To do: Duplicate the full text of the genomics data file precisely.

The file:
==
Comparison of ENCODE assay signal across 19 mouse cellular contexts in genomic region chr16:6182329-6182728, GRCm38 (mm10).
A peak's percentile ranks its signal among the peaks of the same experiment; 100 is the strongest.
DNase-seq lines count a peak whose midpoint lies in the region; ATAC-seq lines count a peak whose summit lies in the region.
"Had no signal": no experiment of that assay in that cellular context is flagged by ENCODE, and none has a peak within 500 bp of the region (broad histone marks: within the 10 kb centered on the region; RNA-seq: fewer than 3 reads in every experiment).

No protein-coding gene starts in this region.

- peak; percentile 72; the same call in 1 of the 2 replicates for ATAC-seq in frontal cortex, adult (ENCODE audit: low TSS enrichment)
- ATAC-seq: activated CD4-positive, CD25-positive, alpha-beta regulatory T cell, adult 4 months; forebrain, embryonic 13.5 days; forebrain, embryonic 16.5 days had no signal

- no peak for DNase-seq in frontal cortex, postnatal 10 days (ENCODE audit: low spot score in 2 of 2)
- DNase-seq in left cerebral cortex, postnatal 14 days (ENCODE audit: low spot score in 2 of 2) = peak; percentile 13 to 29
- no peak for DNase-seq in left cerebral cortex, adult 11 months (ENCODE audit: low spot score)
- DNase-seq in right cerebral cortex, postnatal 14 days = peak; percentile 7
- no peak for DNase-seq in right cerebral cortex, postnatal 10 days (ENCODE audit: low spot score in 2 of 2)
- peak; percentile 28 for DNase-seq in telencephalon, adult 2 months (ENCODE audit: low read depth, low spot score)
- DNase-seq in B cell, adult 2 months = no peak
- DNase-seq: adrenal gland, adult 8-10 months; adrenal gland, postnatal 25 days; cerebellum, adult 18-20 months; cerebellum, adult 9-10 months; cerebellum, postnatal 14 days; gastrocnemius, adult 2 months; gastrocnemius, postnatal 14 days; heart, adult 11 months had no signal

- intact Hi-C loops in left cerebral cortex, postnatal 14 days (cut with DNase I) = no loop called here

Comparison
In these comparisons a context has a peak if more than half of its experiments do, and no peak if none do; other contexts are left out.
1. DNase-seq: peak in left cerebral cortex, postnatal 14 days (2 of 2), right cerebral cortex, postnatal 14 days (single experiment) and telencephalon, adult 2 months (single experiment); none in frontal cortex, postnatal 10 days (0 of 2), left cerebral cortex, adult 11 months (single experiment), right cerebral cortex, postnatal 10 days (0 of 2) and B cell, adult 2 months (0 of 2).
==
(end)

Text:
Comparison of ENCODE assay signal across 19 mouse cellular contexts in genomic region chr16:6182329-6182728, GRCm38 (mm10).
A peak's percentile ranks its signal among the peaks of the same experiment; 100 is the strongest.
DNase-seq lines count a peak whose midpoint lies in the region; ATAC-seq lines count a peak whose summit lies in the region.
"Had no signal": no experiment of that assay in that cellular context is flagged by ENCODE, and none has a peak within 500 bp of the region (broad histone marks: within the 10 kb centered on the region; RNA-seq: fewer than 3 reads in every experiment).

No protein-coding gene starts in this region.

- peak; percentile 72; the same call in 1 of the 2 replicates for ATAC-seq in frontal cortex, adult (ENCODE audit: low TSS enrichment)
- ATAC-seq: activated CD4-positive, CD25-positive, alpha-beta regulatory T cell, adult 4 months; forebrain, embryonic 13.5 days; forebrain, embryonic 16.5 days had no signal

- no peak for DNase-seq in frontal cortex, postnatal 10 days (ENCODE audit: low spot score in 2 of 2)
- DNase-seq in left cerebral cortex, postnatal 14 days (ENCODE audit: low spot score in 2 of 2) = peak; percentile 13 to 29
- no peak for DNase-seq in left cerebral cortex, adult 11 months (ENCODE audit: low spot score)
- DNase-seq in right cerebral cortex, postnatal 14 days = peak; percentile 7
- no peak for DNase-seq in right cerebral cortex, postnatal 10 days (ENCODE audit: low spot score in 2 of 2)
- peak; percentile 28 for DNase-seq in telencephalon, adult 2 months (ENCODE audit: low read depth, low spot score)
- DNase-seq in B cell, adult 2 months = no peak
- DNase-seq: adrenal gland, adult 8-10 months; adrenal gland, postnatal 25 days; cerebellum, adult 18-20 months; cerebellum, adult 9-10 months; cerebellum, postnatal 14 days; gastrocnemius, adult 2 months; gastrocnemius, postnatal 14 days; heart, adult 11 months had no signal

- intact Hi-C loops in left cerebral cortex, postnatal 14 days (cut with DNase I) = no loop called here

Comparison
In these comparisons a context has a peak if more than half of its experiments do, and no peak if none do; other contexts are left out.
1. DNase-seq: peak in left cerebral cortex, postnatal 14 days (2 of 2), right cerebral cortex, postnatal 14 days (single experiment) and telencephalon, adult 2 months (single experiment); none in frontal cortex, postnatal 10 days (0 of 2), left cerebral cortex, adult 11 months (single experiment), right cerebral cortex, postnatal 10 days (0 of 2) and B cell, adult 2 months (0 of 2).